Lightning, and the intimidating grumbles of thunder that accompany it has the ability to quicken the heartbeat of even the biggest, toughest sailor. It’s a fear that is quite understandable, as a metal tinny on a lake or a yacht with a tall metal mast is a clear target for bolts of lightning. Seeing a lightning strike colour the water surrounding your boat and feeling your hair stand up is an eerie experience.
But fears aside, what is less clear is just how worried about lightning you should be. Between myths, bar talk and the dramatic nature of lightning, it’s hard to know just how dangerous or likely lightning really is. I’ve heard (far-fetched) stories of strikes smashing through hulls. But I’ve also heard far more reliable stories of lightning that sends static through boats and illuminates nearby waves, without affecting boat or crew.
Of course, there are also rare accounts of more serious incidents where crews have been harmed but those stories are few and far between in Australian waters. What does emerge from the many stories is a consensus that lightning has the ability to do a great deal of damage to, or even completely wipe out a boat’s electronics. And in some more remarkable stories, there are reports of hull fittings being detached by direct strikes.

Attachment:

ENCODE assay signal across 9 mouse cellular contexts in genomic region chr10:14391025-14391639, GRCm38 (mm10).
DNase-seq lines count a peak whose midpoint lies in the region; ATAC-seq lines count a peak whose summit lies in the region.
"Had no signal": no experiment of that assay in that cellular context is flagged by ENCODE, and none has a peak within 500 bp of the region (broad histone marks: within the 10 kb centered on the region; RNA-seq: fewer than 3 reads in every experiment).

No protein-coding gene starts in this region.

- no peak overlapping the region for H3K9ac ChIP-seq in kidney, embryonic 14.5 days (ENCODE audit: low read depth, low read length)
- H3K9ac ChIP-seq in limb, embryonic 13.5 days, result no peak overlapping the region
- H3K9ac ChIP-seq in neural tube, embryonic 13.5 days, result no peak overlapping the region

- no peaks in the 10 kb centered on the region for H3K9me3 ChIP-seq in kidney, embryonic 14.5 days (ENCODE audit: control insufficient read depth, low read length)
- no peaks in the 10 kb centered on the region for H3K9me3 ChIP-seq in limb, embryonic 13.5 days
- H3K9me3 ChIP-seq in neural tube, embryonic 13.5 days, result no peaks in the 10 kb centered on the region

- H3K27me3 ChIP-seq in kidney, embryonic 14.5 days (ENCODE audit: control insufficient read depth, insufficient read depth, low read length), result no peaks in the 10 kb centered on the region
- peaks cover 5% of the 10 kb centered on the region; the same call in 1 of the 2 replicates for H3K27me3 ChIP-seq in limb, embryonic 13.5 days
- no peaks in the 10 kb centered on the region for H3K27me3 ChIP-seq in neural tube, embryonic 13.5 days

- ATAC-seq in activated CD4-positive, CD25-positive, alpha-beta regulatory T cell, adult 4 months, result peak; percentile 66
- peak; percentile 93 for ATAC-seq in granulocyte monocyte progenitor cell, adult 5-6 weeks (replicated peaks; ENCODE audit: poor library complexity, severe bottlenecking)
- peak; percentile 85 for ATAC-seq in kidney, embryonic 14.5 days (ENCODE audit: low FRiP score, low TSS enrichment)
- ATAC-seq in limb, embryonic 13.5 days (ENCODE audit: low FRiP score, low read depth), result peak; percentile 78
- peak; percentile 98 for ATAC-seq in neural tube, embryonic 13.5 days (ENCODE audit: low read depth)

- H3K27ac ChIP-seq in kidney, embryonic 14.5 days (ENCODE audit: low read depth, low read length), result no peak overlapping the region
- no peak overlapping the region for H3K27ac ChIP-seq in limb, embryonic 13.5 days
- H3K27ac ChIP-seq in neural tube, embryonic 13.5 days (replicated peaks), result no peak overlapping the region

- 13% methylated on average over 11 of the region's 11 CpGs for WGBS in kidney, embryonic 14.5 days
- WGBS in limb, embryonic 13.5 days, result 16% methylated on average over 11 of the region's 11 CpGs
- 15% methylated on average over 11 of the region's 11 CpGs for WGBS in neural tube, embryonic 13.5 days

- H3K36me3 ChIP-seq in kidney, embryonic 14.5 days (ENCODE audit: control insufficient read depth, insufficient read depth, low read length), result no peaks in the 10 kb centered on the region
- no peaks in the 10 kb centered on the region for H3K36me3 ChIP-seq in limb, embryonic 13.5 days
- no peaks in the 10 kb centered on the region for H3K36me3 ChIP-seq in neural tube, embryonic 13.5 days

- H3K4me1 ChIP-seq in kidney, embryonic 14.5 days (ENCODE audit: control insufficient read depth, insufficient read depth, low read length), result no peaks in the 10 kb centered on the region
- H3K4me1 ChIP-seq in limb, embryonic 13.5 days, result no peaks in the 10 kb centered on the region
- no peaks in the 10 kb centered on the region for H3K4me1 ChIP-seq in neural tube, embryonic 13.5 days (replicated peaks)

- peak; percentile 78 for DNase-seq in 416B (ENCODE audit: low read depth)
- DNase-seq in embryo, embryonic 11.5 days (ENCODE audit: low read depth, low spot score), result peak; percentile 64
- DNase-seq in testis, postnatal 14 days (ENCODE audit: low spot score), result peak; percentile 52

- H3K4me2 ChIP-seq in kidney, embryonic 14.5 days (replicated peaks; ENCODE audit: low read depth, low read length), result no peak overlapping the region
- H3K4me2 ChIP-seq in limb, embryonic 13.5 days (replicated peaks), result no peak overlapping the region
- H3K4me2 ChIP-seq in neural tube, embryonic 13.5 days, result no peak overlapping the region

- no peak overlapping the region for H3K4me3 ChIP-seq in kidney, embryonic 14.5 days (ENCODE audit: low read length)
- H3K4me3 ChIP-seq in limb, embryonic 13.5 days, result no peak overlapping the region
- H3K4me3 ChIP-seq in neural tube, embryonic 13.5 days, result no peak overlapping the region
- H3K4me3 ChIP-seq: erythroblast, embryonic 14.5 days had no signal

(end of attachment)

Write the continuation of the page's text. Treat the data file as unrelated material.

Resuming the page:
There are products available that promise to help deflect lightning, and I know of those who have extensive grounding systems to give a strike a clear path straight through the boat. But it’s hard to imagine that these precautions will be effective in the result of a direct strike. So while I haven’t heard of a foolproof solution, a few of the most common and sound pieces of advice I’ve heard are that you should avoid using electronics during an electric storm; that you should lower any possible antennas, stay below (or low for those without cabins) and away from metal; and that you should unplug those electronics that you can. Devices such as satellite phones and handheld radios will of course be particularly critical should the boat’s electrical systems be damaged.
Like every other aspect of boating, common sense applies. You shouldn’t head off into a forecasted lightning storm, but I believe it would be equally foolish to let a fear of lightning prevent you for ever leaving port. While the seriousness of a lightning strike shouldn’t be taken lightly, the reality is there is little you can do about it. Personally I think there’s little point in worrying about those things you have no ability to control. You’re better off spending your time worrying about those dangers which you do have the ability to manage. After all, lightning could strike anywhere.